"Why do they always tell us about the weather at the airport? Nobody lives there."
My research answers George Carlin's question, showing how airport weather observations became integral to military and commercial power in the 20th century.
My dissertation, "Weathering Heights: The Emergence of Aeronautical Meteorology as an Infrastructural Science," explains how the development of aviation transformed the upper air from a scientific curiosity into a subject of commercial and military concern. I track a group of Scandinavian meteorologists, the Bergen School, as they spread around the world creating a global physics of the atmosphere and oceans. Funded by aviation interests, between the 1920s and the 1940s they forecast for Arctic exploration flights, established airline weather services, and trained weather officers for the military. Most influentially, they worked with aviators to reform how the weather was observed and conceptualized. The US Weather Bureau, for instance, was transferred from the Department of Agriculture to the aviation-oriented Commerce Department, moved its weather observation stations from the middle of cities to airports, and created a network for monitoring the upper air that inverted the epistemic hierarchy of weather. A generation of weathermen trained during World War II learned to value theoretical explanation over practical forecasting success, and to see surface weather as merely the local manifestation of the atmosphere's global circulation. Members of this generation dominated American meteorology into the 1980s, developed the computer models central to forecasting and climate change research today, and invented the television weather report.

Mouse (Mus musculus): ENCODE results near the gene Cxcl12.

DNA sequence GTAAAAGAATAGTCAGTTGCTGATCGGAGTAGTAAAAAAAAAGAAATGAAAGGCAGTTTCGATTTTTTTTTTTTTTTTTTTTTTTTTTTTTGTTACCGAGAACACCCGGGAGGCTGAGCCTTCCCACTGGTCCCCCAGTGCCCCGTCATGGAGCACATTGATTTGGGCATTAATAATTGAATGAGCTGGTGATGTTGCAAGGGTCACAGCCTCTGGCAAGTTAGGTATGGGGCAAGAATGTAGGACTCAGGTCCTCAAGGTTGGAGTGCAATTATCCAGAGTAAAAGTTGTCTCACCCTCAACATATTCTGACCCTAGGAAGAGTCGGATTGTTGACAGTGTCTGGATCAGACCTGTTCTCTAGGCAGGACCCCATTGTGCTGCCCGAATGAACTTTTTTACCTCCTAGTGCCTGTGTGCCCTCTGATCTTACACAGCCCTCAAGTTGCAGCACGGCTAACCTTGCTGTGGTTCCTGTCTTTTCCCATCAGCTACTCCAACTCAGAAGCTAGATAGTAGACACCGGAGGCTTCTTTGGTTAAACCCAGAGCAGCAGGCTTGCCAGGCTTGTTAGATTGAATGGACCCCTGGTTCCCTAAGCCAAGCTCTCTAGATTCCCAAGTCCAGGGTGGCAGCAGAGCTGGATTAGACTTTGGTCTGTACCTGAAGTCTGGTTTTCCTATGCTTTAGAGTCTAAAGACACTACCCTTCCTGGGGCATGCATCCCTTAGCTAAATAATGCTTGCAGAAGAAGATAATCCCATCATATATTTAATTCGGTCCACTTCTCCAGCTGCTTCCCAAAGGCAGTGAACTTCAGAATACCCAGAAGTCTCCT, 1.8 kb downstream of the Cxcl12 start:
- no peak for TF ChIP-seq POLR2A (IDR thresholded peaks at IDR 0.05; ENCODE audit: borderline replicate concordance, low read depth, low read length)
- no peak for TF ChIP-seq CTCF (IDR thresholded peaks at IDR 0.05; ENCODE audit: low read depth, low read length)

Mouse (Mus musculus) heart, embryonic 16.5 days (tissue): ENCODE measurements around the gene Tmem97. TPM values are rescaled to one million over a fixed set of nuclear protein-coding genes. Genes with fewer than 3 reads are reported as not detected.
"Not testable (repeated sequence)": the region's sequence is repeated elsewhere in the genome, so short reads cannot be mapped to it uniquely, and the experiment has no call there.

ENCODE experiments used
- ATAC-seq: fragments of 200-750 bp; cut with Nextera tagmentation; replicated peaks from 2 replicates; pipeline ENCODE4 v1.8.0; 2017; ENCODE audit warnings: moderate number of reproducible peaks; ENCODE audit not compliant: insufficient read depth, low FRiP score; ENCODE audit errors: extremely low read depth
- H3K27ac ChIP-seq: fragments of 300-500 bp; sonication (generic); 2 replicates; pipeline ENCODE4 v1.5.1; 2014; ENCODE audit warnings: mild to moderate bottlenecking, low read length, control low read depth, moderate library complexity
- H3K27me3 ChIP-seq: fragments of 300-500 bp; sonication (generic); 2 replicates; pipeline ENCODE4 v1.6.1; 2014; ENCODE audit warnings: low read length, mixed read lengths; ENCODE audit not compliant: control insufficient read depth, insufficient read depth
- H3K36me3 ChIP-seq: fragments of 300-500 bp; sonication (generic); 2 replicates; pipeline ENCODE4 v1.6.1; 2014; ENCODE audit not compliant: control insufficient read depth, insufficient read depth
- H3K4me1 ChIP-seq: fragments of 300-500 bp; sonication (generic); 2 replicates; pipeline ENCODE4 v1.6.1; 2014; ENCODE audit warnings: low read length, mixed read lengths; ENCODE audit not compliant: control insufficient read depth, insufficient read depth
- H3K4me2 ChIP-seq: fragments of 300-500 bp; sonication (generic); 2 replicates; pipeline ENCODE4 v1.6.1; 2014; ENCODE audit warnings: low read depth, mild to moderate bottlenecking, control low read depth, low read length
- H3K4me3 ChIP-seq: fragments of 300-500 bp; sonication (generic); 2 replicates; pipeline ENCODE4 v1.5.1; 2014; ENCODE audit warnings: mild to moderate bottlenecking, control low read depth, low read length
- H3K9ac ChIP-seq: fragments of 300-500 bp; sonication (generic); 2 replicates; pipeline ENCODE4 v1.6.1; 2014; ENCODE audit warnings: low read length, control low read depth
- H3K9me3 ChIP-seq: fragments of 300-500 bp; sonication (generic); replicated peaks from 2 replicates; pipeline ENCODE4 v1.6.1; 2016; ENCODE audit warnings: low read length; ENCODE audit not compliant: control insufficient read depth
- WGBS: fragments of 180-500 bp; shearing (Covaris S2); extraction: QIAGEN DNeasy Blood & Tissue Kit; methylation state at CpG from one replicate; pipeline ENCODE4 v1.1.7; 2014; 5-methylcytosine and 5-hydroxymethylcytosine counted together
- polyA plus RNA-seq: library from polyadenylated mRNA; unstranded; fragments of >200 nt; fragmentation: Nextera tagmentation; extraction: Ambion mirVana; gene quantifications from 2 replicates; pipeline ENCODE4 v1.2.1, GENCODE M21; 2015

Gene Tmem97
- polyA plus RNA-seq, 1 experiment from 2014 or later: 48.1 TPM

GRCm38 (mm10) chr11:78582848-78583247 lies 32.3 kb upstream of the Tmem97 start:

Boring Science, Decisive Power
Aeronautical meteorology is one example of what I call the "infrastructural sciences," a set of purposefully boring sciences that are central to industrial life. To reliably deliver water, food, energy, goods, and information, technical workers must continually adjust large technological systems to the changing external environment; operating what environmental historians call "second nature" requires monitoring "first nature." This surveillance turns geographically-distributed, standardized observations into formulaic reports and forecasts. Because of the discipline and expense required to produce these public goods, most modern states pursue environmental surveillance as a basic aspect of governance. These sciences are culturally modest (they make few claims about what it is to be human or our place in the universe), and not oriented towards discovery. (In fact, astronomer George Biddell Airy passed up a good chance to discover Neptune because he felt the routine, precise observations his observatory made in support of navigation was more important.) But these practices do have a complex relationship to theoretical science. Academic researchers guide what and how networks monitor, and they often make theoretical claims using data repurposed from industrial use. Building on work like Simon Schaffer's and Bruce Hunt's studies of 19th century electrical metrology, Michael Reidy's explorations of tidal science, and Katharine Anderson's work on Victorian meteorology, I show how routine observation, particularly in the earth and physical sciences, became essential to the commercial productivity and military power of industrialized societies.